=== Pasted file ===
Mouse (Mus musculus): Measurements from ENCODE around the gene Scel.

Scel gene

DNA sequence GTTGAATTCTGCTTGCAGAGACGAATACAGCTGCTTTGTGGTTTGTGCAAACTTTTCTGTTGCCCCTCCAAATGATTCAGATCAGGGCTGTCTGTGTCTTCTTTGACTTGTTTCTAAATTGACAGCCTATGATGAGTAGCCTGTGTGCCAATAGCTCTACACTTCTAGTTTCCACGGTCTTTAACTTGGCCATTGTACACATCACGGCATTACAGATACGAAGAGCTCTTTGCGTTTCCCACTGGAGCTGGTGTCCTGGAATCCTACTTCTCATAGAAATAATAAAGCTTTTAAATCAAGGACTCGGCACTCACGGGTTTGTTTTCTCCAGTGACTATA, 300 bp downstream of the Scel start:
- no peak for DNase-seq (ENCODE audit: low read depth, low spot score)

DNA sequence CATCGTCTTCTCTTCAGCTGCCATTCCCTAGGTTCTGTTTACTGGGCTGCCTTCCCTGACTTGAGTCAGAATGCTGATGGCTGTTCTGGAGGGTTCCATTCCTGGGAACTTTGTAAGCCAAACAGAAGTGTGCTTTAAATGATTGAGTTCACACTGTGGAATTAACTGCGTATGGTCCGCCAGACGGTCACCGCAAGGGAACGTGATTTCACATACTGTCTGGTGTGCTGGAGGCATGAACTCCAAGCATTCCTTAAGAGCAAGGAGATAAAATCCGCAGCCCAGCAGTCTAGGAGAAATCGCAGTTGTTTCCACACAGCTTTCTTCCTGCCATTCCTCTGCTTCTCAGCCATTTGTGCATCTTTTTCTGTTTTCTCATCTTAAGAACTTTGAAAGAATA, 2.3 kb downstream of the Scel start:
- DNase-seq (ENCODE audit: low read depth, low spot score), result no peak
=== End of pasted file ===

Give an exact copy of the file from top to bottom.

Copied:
Mouse (Mus musculus): Measurements from ENCODE around the gene Scel.

Scel gene

DNA sequence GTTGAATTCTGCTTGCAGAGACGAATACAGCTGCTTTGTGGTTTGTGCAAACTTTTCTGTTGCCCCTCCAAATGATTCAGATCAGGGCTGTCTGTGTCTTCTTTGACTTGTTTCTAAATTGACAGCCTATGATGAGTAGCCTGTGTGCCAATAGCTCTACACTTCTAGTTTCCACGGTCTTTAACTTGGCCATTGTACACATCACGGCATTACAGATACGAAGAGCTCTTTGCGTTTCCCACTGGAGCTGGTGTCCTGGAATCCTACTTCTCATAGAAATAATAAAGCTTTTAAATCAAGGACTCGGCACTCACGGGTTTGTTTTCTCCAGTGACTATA, 300 bp downstream of the Scel start:
- no peak for DNase-seq (ENCODE audit: low read depth, low spot score)

DNA sequence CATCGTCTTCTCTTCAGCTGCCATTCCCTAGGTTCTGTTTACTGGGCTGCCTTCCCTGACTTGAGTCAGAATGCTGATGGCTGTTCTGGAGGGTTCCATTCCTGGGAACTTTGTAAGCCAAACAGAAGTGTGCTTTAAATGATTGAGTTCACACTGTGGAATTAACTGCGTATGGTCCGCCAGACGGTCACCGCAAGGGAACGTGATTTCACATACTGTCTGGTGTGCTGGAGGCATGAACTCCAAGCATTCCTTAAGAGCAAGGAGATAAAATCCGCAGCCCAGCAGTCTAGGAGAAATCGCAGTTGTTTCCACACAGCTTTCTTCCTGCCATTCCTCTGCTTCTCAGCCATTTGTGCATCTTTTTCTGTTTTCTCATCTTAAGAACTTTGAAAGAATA, 2.3 kb downstream of the Scel start:
- DNase-seq (ENCODE audit: low read depth, low spot score), result no peak